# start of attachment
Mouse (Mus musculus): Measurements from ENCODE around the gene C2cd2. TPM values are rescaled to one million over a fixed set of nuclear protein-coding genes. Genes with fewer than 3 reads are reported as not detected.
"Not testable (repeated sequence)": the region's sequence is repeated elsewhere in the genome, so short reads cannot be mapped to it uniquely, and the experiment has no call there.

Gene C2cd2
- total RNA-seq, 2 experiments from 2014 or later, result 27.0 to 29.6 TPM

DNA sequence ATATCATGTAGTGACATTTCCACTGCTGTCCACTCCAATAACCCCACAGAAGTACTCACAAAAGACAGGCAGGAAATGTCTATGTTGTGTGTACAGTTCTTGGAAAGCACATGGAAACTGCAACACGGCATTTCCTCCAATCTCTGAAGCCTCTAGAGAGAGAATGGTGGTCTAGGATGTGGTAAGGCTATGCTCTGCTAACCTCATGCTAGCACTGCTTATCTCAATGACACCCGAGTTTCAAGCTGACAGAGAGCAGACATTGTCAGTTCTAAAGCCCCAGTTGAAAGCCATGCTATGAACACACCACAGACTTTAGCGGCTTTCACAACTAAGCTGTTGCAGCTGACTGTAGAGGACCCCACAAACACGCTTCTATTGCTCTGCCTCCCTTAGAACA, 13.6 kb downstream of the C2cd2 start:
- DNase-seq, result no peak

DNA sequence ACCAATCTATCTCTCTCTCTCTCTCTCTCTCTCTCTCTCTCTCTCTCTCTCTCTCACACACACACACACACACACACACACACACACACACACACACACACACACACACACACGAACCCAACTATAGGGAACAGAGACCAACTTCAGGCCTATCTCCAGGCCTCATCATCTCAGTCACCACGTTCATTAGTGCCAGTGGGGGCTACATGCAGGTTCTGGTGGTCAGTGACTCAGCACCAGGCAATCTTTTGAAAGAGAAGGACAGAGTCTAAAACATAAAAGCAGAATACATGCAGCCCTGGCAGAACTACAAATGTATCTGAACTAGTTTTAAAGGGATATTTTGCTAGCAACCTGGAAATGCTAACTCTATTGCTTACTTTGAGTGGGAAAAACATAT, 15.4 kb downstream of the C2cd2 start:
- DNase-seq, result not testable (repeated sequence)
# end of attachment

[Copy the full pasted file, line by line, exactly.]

Mouse (Mus musculus): Measurements from ENCODE around the gene C2cd2. TPM values are rescaled to one million over a fixed set of nuclear protein-coding genes. Genes with fewer than 3 reads are reported as not detected.
"Not testable (repeated sequence)": the region's sequence is repeated elsewhere in the genome, so short reads cannot be mapped to it uniquely, and the experiment has no call there.

Gene C2cd2
- total RNA-seq, 2 experiments from 2014 or later, result 27.0 to 29.6 TPM

DNA sequence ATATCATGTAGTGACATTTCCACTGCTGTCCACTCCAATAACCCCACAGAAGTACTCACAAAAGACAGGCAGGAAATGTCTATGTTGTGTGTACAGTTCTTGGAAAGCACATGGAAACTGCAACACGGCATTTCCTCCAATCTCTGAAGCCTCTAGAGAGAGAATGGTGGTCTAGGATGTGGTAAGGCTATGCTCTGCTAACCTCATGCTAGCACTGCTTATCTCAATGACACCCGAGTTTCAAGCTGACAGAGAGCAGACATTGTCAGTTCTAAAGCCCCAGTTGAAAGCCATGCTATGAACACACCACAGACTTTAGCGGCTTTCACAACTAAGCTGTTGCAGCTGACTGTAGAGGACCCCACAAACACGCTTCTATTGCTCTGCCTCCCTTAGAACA, 13.6 kb downstream of the C2cd2 start:
- DNase-seq, result no peak

DNA sequence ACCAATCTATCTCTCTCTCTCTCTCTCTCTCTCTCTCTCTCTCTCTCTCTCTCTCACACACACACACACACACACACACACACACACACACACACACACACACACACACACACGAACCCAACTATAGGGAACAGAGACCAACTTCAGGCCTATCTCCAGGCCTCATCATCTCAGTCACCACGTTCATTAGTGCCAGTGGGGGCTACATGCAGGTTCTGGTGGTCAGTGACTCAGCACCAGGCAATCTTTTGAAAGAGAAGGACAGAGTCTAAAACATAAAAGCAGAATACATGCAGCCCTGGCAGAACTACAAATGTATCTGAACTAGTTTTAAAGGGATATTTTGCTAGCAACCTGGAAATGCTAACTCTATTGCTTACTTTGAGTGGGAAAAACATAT, 15.4 kb downstream of the C2cd2 start:
- DNase-seq, result not testable (repeated sequence)